John was a familiar figure in Sydney football in the 1950s and 60s. He came from Melbourne where his father, Charlie Hardy (photographed left) was firstly a long term player with North Melbourne in their VFA days, then switched to Essendon in 1921 aged 34, the oldest player to make a debut in VFL. Hardy was so good, he was chosen to represent the VFL at Perth in the same year. He played for the Bombers until 1935 and is recognized as the oldest player, along with Dustin Fletcher, to play at Essendon. He then coached Coburg to two premierships in the VFA then switching back to Essendon as non-playing coach for three years before crossing the St Kilda for two seasons in the same role.
So John had a pretty good pedigree.
He was born at Essendon in 1927 and so wanted to follow in the foot-steps of his famous father. After lower school education at Essendon he went to St Kevins at Toorak then onto Melbourne University where he played with Uni Blacks, a great amateur club. An avid sportsman he was devastated when he broke a leg but the injury gave him more time to concentrate on his studies and he finished uni with a batchelor of science degree immediately gaining a position with a leading industrial firm in Melbourne.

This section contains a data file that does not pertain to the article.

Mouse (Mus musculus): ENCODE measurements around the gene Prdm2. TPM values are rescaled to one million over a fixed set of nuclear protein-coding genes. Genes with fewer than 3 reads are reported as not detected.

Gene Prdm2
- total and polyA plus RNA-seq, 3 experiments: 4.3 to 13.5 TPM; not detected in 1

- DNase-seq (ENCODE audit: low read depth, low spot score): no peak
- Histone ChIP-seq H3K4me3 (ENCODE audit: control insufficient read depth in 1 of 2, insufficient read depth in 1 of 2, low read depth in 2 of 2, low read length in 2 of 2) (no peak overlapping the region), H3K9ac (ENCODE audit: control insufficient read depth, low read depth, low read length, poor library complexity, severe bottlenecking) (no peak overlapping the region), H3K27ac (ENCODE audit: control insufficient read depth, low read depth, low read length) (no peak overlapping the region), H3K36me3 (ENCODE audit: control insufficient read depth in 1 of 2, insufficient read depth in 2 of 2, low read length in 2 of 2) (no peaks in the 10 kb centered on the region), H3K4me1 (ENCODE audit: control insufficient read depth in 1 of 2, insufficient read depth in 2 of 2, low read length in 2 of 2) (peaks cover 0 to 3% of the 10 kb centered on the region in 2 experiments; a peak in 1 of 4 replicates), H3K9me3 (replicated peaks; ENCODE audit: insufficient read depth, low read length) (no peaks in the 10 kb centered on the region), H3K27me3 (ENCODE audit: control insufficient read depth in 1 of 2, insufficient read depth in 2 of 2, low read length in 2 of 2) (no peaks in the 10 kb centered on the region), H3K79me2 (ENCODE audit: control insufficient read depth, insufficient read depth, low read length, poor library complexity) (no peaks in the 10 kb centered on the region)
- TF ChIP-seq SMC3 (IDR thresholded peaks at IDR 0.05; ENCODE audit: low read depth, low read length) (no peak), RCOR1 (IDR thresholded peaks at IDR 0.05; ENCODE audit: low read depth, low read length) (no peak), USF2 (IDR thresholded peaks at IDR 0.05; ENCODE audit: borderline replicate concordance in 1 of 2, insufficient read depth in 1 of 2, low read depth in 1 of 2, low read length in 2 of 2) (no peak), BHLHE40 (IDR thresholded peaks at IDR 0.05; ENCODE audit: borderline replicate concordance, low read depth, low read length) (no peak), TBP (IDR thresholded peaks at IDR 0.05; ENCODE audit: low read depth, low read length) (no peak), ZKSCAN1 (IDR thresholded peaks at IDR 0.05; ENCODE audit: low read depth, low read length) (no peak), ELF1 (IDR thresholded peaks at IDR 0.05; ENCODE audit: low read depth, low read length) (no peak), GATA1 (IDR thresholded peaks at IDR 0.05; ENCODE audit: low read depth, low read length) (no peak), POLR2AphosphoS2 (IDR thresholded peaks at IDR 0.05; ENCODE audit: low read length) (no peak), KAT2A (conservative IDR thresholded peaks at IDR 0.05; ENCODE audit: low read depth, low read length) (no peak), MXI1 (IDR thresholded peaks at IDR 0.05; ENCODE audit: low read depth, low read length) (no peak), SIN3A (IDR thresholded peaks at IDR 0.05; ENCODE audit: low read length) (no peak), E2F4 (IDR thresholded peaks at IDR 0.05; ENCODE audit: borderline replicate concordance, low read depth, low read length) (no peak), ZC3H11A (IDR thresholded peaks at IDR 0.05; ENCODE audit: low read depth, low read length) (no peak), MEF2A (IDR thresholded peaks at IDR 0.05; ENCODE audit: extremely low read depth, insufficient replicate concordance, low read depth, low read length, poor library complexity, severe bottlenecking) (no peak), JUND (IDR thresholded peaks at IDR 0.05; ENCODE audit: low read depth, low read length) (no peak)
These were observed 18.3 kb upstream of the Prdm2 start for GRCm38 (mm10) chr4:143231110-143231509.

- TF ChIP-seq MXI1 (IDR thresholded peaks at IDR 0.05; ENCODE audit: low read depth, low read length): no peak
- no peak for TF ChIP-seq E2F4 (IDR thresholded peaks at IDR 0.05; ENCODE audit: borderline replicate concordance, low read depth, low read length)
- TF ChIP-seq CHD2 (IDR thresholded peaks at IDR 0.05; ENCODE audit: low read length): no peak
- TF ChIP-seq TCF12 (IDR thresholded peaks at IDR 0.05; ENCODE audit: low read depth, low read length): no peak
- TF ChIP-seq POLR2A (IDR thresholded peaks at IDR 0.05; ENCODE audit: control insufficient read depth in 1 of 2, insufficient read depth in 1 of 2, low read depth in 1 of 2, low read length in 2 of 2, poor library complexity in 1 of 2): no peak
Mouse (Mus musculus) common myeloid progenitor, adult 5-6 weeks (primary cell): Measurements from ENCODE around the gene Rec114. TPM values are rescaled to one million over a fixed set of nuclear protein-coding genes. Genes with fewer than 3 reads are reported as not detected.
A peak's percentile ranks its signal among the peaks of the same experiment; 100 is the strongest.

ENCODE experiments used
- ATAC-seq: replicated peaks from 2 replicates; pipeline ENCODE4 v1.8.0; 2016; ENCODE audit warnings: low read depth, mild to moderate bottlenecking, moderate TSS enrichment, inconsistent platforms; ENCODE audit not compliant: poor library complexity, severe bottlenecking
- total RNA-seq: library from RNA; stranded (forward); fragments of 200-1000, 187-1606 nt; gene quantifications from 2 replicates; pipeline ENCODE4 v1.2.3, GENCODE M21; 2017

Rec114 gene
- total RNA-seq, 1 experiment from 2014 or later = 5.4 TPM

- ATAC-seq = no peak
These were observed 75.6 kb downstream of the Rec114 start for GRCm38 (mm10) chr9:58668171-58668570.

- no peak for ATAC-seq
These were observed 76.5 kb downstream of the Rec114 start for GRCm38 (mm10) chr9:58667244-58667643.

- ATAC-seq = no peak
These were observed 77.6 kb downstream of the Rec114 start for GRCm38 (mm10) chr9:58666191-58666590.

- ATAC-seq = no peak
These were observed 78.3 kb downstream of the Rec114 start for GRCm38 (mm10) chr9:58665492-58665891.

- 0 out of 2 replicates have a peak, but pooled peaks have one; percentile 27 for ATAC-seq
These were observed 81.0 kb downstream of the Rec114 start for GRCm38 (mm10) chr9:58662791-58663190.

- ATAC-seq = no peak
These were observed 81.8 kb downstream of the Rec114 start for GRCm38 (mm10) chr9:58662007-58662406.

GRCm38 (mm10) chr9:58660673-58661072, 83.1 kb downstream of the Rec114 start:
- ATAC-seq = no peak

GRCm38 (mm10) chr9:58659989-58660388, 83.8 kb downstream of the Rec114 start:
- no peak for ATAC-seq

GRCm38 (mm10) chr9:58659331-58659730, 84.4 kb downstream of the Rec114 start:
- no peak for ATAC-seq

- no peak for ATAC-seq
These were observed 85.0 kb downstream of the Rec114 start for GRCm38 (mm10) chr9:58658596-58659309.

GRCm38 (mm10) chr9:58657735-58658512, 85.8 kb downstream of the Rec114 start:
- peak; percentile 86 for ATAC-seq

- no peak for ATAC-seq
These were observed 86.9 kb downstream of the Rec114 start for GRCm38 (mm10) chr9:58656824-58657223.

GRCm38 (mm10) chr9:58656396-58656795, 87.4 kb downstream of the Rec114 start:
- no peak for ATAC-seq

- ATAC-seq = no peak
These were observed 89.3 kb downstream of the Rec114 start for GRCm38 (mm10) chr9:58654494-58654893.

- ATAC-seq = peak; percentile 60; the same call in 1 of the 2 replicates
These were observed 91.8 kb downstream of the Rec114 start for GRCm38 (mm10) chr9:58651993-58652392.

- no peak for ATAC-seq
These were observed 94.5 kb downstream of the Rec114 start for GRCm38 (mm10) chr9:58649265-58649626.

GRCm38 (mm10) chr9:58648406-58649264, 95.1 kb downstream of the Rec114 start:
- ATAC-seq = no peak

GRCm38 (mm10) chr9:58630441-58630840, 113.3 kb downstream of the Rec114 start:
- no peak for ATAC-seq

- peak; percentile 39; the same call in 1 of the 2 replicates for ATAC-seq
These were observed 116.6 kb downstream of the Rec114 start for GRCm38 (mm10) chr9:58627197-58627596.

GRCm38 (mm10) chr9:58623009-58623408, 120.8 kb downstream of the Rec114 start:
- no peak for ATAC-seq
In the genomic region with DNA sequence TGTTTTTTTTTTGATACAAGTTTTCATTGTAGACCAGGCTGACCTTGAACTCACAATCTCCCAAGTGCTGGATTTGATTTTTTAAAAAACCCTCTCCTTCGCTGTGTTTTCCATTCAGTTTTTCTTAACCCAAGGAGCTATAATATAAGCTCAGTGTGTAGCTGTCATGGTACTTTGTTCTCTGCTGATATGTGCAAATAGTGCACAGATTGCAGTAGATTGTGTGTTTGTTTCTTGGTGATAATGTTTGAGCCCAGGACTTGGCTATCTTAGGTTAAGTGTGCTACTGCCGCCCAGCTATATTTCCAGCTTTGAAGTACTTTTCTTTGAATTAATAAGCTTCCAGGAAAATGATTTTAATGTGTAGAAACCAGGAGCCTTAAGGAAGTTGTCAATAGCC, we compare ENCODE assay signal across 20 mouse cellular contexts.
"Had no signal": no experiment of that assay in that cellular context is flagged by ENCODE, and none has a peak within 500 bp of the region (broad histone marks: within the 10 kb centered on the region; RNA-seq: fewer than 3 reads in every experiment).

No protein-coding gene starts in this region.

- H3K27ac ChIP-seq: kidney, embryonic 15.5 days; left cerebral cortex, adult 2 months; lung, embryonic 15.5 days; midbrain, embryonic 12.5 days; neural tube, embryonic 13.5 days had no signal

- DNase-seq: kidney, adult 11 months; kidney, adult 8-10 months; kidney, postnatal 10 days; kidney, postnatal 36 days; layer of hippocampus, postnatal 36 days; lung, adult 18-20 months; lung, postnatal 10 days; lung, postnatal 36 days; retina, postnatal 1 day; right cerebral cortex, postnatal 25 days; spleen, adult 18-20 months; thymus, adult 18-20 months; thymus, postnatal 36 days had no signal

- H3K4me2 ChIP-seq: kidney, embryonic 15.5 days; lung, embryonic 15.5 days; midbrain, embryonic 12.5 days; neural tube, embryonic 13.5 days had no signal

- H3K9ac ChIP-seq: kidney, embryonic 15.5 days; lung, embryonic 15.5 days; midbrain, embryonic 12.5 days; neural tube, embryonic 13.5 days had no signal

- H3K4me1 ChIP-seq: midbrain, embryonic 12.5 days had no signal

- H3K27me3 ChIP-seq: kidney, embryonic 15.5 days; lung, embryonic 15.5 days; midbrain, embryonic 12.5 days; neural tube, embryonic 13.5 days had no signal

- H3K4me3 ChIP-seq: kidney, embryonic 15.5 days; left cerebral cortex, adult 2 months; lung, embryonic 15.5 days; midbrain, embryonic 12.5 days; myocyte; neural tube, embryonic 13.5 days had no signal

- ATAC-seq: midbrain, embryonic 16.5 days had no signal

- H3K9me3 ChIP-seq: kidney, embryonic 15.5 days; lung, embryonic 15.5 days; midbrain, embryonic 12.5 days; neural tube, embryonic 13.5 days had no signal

By this time his dad was coaching Carlton 2nds, and justifiably so, John got a run. He won a few trophies but selectors were reluctant to choose him in the firsts, so much so that he almost had a mortgage on the 19th man spot – there was only one reserve in those days, no interchange. He is credited with eight games but in actual fact only played in one ‘run-on’ senior team.
John was transferred to Sydney and signed on with the North Shore Club in 1950. He won the club’s best and fairest 1950-52 and the Phelan Medal (league B & F) in 1951 with a massive 34 votes. John also represented. He played for NSW in 1950, 52 & 54 and Sydney in 1950-51 and is photographed on the right in the old North Shore FC jumper design.
Hardy became ensconced in football. He coached North in 1952 and 1954 and captain in 1952, 54 & 55. Then he took on the presidency from 1959-64 and after which he set about establishing the North Shore Junior Association, a task which took up so much of his time that it almost cost him his job.
Hardy not only worked for footy in and around the game he was also the ABC television’s Sydney football reporter in the late 1960s.
He died in Sydney in 1998 and is one person who officials could consider adding to the Sydney AFL Hall of Fame.